Named Sitting Pretty, the exhibition includes benches that were designed to respond to the 19th-century house's materials and landscape.
Commissioned by Design Exhibition Scotland, the Scottish designers aimed to demonstrate how park benches can provide a moment of stillness in a fast-paced world.
The benches were made from materials ranging from locally sourced wood and quarried sandstone, to recycled plastic and scrap metal.
According to Design Exhibition Scotland, these materials were chosen to encourage visitors to engage with the landscape of Mount Stuart House.
Rekha Maker's VISTA benches were based on the colour palette of Mount Stuart House's Marble Hall.
The set of four chairs was made from various shades of jesmonite to mimic the abundance of marble in the building.
"Designed to reflect the sumptuous palette of the Marble Hall inside the house, I've worked to create a piece of luxury for everyone outside," said Rekha Maker founder Rekha Barry.
The seats were designed both for sitting and as flat surfaces for placing objects like books or picnics.
"The arched inserts allow wheelchair users to use the benches too as a surface to place picnics and maps," she said.
"There are two amazing views here so it was important that the benches looked in both directions, towards the house and the Japanese gardens."
C A Walac created her bench from scrap metal sourced from within 0.01 miles of her Glasgow studio.
Through her design, Walac aimed to reshape and recontextualise found scraps, letting the benches' forms evolve from the unique features of the reclaimed materials.
The result is a park seat that doubles up as an abstract sculpture, which the designer hopes will demonstrate the beauty that can evolve from the inherent properties of found materials.
In their collaboration, Dress for the Weather's Andy Campbell and Stefanie Cheong created a bench from locally sourced sandstone, which dates back 400 million years, topped with recycled waste from plastic packaging.
"We were inspired to design a bench that disrupts classical ideals of the pleasure garden and the carefully cultivated, well-ordered landscapes often seen within the grounds of stately homes," said the designers.
Chris Dobson's Monolith bench, which will be built later this year, will be made from Scottish larch cross-laminated timber.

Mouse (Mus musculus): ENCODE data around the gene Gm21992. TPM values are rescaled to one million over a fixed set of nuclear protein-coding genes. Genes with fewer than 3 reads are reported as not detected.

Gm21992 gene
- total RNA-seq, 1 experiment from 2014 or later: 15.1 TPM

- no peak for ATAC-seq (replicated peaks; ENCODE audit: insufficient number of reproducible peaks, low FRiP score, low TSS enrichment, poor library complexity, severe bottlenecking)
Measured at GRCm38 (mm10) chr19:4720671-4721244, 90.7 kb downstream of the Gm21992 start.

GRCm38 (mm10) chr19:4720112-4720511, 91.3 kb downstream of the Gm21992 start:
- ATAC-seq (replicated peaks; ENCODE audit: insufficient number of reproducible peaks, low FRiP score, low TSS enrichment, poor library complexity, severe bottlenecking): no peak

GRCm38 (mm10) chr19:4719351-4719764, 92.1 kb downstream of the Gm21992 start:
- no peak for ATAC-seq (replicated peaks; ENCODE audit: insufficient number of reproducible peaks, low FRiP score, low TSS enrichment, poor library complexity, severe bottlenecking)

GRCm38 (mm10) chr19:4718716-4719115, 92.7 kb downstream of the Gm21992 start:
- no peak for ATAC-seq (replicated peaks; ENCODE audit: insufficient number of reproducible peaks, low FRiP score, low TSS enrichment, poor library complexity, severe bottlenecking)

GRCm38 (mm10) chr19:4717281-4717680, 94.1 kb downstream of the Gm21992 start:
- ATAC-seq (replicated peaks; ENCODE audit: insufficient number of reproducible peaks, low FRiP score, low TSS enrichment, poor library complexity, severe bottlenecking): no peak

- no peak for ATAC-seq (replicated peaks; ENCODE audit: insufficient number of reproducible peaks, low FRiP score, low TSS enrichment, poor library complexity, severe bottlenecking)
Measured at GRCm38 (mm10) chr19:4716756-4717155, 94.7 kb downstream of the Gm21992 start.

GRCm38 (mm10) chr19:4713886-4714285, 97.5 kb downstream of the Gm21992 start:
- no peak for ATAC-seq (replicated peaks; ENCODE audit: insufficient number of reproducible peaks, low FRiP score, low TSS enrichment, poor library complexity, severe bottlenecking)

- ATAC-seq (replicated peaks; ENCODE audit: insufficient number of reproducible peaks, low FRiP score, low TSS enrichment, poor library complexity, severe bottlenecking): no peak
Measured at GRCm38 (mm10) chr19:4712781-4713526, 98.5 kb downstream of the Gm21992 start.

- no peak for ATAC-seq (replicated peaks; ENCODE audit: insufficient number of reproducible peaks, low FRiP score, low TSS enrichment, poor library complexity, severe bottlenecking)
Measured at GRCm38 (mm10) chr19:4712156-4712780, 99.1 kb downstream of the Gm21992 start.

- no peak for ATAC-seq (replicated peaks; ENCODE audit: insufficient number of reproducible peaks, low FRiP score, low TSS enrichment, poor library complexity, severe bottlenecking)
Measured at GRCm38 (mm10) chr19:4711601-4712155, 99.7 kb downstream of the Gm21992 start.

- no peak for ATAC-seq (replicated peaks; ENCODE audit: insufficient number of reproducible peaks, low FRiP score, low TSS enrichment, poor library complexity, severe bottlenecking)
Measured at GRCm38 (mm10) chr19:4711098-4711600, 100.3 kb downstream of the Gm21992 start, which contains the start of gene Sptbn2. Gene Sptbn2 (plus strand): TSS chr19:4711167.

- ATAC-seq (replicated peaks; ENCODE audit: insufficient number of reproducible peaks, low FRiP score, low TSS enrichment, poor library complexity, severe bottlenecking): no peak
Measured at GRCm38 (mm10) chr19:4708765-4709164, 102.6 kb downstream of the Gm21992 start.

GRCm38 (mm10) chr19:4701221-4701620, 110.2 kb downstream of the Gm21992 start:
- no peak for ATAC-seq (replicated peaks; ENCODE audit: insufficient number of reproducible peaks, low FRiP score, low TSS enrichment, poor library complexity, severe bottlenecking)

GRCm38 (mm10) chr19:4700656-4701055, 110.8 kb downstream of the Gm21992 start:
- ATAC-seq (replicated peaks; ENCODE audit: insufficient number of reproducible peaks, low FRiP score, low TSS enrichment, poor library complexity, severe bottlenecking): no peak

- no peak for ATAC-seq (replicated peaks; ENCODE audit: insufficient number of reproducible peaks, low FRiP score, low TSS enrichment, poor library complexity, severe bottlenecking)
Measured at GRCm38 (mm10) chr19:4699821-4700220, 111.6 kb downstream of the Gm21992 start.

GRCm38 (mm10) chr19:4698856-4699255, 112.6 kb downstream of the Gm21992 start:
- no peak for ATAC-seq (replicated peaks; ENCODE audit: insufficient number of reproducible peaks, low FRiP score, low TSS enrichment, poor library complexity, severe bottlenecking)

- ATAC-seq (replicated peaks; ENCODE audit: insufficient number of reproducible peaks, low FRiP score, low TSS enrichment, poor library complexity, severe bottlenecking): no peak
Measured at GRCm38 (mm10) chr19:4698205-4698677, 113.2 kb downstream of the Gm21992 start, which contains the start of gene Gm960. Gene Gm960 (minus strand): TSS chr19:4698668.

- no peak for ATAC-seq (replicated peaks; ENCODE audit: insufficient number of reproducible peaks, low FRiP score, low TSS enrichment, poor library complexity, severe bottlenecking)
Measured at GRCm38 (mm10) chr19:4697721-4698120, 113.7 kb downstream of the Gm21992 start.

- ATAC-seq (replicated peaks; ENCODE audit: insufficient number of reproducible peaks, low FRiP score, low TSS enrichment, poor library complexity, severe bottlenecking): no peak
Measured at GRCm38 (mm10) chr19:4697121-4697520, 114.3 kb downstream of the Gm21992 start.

Informed by local design traditions, he aimed to reflect the styles of both traditional Orkney chairs and the more recent brutalist concrete bus shelters on the Isle of Lewis.
"Benches can represent a means to increase public awareness of such timber construction technology," he said.
"It is exciting to consider the prospect of scaling this to the provision of contemporary, well-designed and attainable homes for those in most need, whilst also supporting local industry and drawing upon the nation's natural resources."
In an independent commission supported by the Hope Scott Trust, James Rigler was asked to design an additional bench based upon the interior of Mount Stuart House's Marble Hall.
As the only indoor installation in the exhibition, Rigler's Passing Bench was a response to the marble columns and Gothic arches featured in the space.
Blue faux fur that matches the colour of the ceiling hangs over the silver ceramic legs of the bench, echoing the decorative features of the interior.
"I liked the idea of furniture that speaks the same decorative language as Mount Stuart House, yet doesn't quite fit," said Rigler. "The imitative materials, exaggerated colours and comic form produce a seductive but unsettling presence."
Other benches featured on Dezeen include a UFO-shaped bench in Canary Wharf and a bench representing rising sea levels by Pews and Perches as part of the London Festival of Architecture.
The photography is by Mark Gibson.
Sitting Pretty takes place from 9 July to 15 October 2022. See Dezeen Events Guide for an up-to-date list of architecture and design events taking place around the world.